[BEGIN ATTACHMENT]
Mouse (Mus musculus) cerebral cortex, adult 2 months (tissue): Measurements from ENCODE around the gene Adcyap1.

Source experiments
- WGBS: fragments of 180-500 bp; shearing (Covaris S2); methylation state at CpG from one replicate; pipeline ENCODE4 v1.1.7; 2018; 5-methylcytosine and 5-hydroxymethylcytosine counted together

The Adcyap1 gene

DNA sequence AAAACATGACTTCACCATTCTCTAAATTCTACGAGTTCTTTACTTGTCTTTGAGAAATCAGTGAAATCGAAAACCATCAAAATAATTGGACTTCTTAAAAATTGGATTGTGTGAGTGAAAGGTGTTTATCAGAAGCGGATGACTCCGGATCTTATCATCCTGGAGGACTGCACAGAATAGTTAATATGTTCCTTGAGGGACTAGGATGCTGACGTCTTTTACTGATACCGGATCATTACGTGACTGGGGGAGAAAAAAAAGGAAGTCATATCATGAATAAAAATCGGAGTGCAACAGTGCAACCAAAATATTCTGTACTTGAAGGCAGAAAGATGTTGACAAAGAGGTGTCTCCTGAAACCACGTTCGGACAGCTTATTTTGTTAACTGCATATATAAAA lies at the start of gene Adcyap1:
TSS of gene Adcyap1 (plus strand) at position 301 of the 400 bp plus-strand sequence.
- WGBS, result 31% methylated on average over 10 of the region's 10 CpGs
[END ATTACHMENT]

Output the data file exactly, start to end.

Mouse (Mus musculus) cerebral cortex, adult 2 months (tissue): Measurements from ENCODE around the gene Adcyap1.

Source experiments
- WGBS: fragments of 180-500 bp; shearing (Covaris S2); methylation state at CpG from one replicate; pipeline ENCODE4 v1.1.7; 2018; 5-methylcytosine and 5-hydroxymethylcytosine counted together

The Adcyap1 gene

DNA sequence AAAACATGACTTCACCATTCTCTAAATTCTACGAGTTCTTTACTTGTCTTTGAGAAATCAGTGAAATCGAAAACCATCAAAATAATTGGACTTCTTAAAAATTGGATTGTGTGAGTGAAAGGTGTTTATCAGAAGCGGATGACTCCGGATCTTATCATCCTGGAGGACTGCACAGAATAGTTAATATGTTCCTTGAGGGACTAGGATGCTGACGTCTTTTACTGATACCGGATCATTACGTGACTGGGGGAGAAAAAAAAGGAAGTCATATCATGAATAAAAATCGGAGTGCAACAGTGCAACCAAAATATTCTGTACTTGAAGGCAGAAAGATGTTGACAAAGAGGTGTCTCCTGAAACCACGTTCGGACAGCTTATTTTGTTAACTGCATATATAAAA lies at the start of gene Adcyap1:
TSS of gene Adcyap1 (plus strand) at position 301 of the 400 bp plus-strand sequence.
- WGBS, result 31% methylated on average over 10 of the region's 10 CpGs